Thursday, May 19, 2011


A blog out of the blue. I just chanced on the linked video, and thought you – all of us – really ought to take a thoughtful look at it.

This is like a door in a horror movie that an innocent passer-by inadvertently opens onto a charnel house. Except this door opens onto the real world. Our real world. The real world that sustains us. The horror is reality.

Do you recall the 1972 movie “Soylent Green”? It was set in a future in which the human population has far outstripped natural resources, humanity is crammed into megacities, farms are under armed guard, the living wonders of nature only exist on celluloid, played to pacify the sick and dying, there is no room left to bury the dead, and food consists of government-processed pellets of soy and lentils – a different color for each day of the week. Tuesday is Soylent Green day. But Charlton Heston discovers the real source of Soylent Green – the bodies of the dead, ostensibly sent for cremation, but secretly converted into urgently-needed food! At the end of the film, dragged away by the police from yet another food riot, he raises a bloodied hand, shouting above the din “You gotta tell them! Soylent Green is people! Soylent Green is people!”

The movie explores no further. Perhaps we are to assume that the truth will out, and moral indignation will put a stop to this outrage. But if the truth were known what would we, could we, in fact do? Starve on Tuesdays? Would we not, rather, turn a judiciously blind eye?

Well, that moral lapse seems somewhat tame seen from the perspective of 2011...


Tuesday, May 3, 2011

OBL is dead - Again

The CNN and the BBC both concur that Osama bin Laden was a figure of historical importance. Wherever possible the dates of birth and death of personalities deemed of historical importance are recorded. The implication is that these dates are themselves of historical importance. For one thing, they establish beyond reasonable doubt the non-involvement of the concerned party with events which occurred before they were born, or after the date of their demise.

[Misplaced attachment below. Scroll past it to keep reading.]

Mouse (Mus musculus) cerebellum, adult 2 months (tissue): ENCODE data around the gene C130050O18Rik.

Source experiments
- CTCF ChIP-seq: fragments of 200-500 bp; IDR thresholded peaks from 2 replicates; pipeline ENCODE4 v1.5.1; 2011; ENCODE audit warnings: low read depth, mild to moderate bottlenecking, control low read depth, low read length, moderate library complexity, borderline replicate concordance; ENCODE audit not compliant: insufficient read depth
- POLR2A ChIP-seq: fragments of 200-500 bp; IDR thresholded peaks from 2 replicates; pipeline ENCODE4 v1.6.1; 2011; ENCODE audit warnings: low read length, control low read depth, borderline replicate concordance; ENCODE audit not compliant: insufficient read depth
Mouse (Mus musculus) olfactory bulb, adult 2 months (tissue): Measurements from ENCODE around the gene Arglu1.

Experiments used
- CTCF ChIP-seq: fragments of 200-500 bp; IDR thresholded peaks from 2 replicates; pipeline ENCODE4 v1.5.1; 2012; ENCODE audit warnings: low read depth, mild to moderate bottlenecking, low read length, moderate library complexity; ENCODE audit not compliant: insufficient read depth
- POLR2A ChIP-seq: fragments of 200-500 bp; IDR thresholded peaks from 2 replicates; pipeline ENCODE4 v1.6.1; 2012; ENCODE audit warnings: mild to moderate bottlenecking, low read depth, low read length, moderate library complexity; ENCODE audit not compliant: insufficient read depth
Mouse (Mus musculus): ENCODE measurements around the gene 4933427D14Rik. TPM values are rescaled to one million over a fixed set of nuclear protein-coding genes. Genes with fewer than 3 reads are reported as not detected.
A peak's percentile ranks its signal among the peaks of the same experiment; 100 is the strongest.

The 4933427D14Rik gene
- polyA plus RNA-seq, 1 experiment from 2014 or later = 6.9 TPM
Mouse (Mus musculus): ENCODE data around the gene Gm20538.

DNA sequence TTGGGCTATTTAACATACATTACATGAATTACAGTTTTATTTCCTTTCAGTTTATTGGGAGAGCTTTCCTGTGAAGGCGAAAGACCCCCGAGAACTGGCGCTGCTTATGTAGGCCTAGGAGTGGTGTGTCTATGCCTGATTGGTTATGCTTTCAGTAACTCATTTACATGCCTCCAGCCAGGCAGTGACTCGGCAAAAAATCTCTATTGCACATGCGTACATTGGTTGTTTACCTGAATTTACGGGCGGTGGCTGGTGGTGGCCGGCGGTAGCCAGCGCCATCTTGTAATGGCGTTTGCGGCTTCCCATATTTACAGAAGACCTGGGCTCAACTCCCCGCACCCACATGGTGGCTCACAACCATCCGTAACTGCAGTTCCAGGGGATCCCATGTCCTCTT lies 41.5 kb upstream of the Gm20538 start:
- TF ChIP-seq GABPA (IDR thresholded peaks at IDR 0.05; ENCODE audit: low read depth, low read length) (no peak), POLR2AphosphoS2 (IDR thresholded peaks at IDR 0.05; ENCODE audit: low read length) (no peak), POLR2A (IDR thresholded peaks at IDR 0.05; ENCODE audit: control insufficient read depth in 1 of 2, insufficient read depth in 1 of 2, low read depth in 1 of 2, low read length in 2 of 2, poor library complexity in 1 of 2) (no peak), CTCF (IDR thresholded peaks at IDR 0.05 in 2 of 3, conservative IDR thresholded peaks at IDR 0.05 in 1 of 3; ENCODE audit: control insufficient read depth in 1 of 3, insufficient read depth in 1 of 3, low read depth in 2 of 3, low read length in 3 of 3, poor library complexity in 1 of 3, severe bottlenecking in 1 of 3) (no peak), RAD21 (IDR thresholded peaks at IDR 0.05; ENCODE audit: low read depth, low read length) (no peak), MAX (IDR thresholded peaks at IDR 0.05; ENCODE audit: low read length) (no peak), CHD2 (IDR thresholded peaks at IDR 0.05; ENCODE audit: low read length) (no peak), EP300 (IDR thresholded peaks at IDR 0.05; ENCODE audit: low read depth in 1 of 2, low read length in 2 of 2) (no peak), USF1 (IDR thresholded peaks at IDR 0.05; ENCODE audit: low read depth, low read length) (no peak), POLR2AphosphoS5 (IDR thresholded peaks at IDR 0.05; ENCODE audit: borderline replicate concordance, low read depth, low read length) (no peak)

David Ray Griffin is an indefatigable and skilled researcher* who has spent the last decade revealing truths and exposing falsehoods (to anyone disposed to listen) in connection with 9/11, on which subject he has written many books. One of them concerns the likely date of death of Osama bin Laden - on or around 13 December, 2001. OBL was an extremely shadowy figure. Not only his whereabouts, but even events in which he was allegedly involved (such as 9/11) have largely been the subject of conjecture (OBL twice denied involvement in 9/11, and the FBI admits it has no evidence to arrest him for this crime). Consequently, that mystery, or at least contention, should surround the date of his death is perhaps not to be wondered at.

All second-hand information passes through a social filter before being accepted as the truth by any given society. Lacking direct experience of an event, the quality of a fact depends on the quality of the authority. The higher the authority the less evidence needs to be produced, and the fewer questions can be asked. One in absolute authority would be under no obligation to produce any evidence whatever, or to respond to any questions.

The information supplied in the attached essay is in every way better grounded in objective evidence and believable testimony than the reporting of OBL's alleged death in the mainstream media over the last few days. Its only defect is that it lacks the latter's claim to being an accepted social authority.
(CNN's claim that genetic identification has been obtained raises more questions than it answers, and OBL's remains have been, we are told, irrecoverably disposed of). The authority we have invested in our mainstream media is, it would seem, close to absolute.


* (There are actually 2 minor errors in the attached. "Pakistan" is mentioned twice in one sentence - the second mention should read "Afghanistan". There is also a date error, where the report of OBL's kidney failure apparently occurred prior to the event itself. I think neither mistake detracts from the overall soundness of the writer's conclusions.)